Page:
We have started ground-breaking sociological user-studies of encryption, with a focus on developers and high-risk users. This work is delivered in D3.3 and has already resulted in a workshop publication “Can Johnny Build a Protocol? Co-ordinating developer and user intentions for privacy-enhanced secure messaging protocols” jointly by CNRS and Inria at the 2017 European Usable Security Workshop. This is the first large-scale study of the use of encryption to preserve privacy by high-risk activists, and already has informed designers of protocols such as the Signal Protocol (used by over a billion people via WhatsApp).

We have worked on the creation of ClaimChain, a privacy-preserving decentralized federated identity solution. This 'blockchains without consensus' design for federated identity management was first drafted in D2.2 and has been further developed in D4.1 and D4.2. In general, this work presents a revolutionary decentralized alternative to centralized solutions such as CONIKS and Google's Key Transparency, challenging many of the assumptions of the Bitcoin community. At the end of the project, we expect a fully decentralized and privacy-preserving identity solution that can be re-used across multiple contexts, not just secure messaging.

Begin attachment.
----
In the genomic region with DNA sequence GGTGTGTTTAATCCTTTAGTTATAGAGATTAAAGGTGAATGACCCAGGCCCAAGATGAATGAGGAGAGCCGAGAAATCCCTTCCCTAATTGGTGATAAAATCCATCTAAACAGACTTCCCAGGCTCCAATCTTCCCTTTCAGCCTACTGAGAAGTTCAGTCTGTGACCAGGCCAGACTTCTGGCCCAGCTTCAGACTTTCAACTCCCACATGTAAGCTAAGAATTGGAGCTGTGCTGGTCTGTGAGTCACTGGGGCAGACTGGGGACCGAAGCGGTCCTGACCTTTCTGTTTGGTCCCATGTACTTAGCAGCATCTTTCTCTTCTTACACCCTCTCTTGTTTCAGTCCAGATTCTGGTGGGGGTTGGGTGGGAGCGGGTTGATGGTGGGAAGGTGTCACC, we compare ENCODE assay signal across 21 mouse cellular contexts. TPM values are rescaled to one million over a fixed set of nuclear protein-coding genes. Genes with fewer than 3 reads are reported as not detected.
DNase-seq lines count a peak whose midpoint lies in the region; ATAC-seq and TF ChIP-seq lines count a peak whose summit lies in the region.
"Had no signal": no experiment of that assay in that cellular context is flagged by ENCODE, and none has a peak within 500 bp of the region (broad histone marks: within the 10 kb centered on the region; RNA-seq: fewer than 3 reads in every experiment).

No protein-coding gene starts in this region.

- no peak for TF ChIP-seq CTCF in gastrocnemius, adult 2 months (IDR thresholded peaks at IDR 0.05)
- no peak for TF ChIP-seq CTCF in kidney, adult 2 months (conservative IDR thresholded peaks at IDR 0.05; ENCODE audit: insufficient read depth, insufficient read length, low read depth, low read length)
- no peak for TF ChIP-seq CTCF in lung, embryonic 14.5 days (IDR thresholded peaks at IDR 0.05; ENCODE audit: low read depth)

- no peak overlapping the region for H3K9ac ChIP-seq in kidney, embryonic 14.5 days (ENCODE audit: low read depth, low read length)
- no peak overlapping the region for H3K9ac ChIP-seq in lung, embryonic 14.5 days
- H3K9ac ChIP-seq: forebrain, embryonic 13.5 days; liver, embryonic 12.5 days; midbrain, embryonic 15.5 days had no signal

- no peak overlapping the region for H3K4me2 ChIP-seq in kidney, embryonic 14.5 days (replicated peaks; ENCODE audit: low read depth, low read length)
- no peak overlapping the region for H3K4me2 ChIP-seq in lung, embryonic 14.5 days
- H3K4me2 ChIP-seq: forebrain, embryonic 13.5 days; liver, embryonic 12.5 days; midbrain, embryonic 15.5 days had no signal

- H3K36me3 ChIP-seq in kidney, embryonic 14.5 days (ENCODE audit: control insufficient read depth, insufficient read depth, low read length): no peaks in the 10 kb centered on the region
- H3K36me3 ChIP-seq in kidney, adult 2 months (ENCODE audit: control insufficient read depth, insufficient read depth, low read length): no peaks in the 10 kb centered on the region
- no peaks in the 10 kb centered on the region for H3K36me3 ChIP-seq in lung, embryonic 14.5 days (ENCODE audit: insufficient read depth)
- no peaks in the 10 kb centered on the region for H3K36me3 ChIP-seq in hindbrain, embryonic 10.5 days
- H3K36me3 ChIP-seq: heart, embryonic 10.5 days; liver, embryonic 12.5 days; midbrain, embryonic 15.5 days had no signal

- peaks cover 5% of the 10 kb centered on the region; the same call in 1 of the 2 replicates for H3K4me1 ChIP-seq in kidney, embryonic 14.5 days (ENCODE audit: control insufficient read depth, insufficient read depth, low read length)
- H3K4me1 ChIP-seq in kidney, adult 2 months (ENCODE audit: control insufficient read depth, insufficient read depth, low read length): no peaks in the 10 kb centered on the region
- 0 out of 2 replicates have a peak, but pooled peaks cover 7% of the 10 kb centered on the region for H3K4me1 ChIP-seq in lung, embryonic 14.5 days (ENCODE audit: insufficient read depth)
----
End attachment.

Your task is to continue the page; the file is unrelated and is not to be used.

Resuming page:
We have helped instigate the ""Autocrypt"" community effort which aims to bring end-to-end encryption to the general public and inform future standardization from a technical perspective. Working with various “decentralized messaging” communities and in particular with the e-mail ecosystem in order to lay the ground for bringing privacy-preserving protocols to the largest federated open identity system, our own inboxes. This work has already attracted the attention of both the IETF and many European SMEs interested in Data Protection. We expect these solutions to be adopted by real businesses and users by the end of the project.

We have also sponsored and organized the first Blockchain Technology Summer School, the first IEEE workshop on security and privacy on the blockchain, and a launch event called the “Political Significance of Cryptography” which combined a discussion with well-known cryptographers, including Tanja Lange (co- coordinator of PQCRYPTO) and Moti Yung (Snapchat), and the European Commission. We plan to engage the European Parliament on these issues, in order to help Europe take the lead in human rights on the net and chart its own unique course in technological development."